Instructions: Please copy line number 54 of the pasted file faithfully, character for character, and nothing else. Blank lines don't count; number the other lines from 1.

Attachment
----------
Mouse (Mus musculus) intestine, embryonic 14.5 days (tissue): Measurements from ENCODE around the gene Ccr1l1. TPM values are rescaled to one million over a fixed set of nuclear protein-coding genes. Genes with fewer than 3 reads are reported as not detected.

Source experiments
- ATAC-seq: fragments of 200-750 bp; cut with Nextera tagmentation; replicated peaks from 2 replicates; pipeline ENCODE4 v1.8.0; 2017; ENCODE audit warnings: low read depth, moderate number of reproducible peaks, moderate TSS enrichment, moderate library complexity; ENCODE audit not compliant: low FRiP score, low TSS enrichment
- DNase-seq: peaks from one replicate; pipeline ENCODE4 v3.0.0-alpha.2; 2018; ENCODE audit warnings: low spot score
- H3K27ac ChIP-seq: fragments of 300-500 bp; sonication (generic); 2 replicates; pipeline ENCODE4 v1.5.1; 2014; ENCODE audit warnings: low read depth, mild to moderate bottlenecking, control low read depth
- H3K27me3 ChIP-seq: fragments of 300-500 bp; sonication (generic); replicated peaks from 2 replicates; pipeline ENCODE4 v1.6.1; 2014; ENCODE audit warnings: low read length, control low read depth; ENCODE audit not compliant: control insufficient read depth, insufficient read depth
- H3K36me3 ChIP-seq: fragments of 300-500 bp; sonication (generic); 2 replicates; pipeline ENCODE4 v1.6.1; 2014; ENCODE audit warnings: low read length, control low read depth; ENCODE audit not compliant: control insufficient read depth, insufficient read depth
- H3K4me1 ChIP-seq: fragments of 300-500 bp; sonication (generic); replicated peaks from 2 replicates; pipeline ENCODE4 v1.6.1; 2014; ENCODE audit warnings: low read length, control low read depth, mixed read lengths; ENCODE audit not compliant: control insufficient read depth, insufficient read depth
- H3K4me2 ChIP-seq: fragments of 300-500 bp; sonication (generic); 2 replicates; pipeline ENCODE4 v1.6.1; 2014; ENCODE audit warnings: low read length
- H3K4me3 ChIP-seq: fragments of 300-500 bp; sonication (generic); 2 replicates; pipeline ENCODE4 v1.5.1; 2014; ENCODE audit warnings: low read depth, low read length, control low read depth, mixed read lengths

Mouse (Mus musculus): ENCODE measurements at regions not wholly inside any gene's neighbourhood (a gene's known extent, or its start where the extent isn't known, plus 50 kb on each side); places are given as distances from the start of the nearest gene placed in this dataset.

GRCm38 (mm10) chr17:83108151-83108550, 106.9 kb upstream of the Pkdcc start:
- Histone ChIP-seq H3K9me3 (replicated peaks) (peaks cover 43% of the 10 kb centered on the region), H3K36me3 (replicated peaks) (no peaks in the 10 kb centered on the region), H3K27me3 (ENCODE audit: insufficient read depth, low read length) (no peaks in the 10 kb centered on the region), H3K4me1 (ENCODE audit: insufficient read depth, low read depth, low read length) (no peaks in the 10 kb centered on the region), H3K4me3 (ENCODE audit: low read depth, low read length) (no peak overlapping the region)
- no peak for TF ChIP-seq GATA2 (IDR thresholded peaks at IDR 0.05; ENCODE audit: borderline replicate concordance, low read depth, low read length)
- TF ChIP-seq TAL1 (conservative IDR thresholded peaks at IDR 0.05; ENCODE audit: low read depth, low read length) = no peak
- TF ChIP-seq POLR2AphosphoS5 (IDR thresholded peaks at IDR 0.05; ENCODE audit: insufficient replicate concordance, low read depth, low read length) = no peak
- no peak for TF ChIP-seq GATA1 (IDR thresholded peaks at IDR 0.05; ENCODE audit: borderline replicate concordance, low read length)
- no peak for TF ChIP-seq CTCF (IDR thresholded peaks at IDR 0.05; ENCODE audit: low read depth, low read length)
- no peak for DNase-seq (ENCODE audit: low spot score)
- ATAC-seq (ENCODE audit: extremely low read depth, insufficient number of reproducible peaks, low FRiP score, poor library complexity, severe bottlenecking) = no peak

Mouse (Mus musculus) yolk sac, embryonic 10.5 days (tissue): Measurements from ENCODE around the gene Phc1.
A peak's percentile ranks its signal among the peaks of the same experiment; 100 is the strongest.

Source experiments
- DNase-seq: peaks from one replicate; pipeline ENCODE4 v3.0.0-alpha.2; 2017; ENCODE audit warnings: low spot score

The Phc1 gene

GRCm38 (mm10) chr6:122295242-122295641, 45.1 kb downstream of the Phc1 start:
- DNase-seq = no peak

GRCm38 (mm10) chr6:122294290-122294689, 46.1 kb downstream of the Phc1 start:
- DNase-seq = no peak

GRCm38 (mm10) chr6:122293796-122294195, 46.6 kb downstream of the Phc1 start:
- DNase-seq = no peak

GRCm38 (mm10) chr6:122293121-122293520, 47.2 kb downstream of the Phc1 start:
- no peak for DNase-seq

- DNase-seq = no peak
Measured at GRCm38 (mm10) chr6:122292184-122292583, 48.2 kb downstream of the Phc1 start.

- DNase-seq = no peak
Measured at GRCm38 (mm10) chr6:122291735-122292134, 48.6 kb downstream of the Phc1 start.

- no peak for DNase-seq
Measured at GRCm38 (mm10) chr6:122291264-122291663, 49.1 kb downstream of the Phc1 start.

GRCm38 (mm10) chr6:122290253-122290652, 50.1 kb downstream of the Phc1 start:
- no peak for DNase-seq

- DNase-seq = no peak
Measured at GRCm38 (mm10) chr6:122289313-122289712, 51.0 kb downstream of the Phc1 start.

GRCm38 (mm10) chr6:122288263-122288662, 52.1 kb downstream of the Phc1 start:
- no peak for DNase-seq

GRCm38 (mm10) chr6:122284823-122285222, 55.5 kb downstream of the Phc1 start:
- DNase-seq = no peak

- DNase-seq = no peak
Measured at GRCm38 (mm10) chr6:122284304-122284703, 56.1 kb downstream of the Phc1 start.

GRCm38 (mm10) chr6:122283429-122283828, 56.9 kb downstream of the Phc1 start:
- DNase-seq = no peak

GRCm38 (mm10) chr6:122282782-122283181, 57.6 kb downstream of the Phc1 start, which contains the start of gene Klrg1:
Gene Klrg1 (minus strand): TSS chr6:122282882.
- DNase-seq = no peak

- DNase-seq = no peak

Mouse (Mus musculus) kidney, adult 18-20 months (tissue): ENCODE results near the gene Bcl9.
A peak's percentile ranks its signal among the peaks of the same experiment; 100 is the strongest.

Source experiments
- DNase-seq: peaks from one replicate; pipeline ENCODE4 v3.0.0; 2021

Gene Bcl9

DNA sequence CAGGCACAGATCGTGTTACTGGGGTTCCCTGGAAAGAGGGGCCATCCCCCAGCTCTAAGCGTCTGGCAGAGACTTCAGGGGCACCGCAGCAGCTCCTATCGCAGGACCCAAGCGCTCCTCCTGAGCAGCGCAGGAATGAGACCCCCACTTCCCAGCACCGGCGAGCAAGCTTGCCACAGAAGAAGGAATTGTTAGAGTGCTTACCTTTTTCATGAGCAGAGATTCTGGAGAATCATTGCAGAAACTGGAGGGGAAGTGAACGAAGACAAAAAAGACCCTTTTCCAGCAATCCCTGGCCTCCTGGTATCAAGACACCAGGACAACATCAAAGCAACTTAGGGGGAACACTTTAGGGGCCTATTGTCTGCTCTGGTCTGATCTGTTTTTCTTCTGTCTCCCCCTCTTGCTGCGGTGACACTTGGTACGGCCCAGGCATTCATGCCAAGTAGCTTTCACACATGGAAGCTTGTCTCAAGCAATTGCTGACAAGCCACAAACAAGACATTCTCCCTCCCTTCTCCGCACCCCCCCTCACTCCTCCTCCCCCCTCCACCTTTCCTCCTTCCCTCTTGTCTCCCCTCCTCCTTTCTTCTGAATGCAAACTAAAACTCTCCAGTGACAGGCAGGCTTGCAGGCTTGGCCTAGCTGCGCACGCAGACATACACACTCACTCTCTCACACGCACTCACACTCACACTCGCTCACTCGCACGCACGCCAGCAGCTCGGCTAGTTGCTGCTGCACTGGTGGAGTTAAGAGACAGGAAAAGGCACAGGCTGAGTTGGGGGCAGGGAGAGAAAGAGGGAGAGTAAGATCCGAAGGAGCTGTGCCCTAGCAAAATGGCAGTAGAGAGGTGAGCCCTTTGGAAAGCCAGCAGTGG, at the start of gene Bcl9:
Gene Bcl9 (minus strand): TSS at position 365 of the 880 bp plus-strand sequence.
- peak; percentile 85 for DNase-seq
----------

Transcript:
- DNase-seq = no peak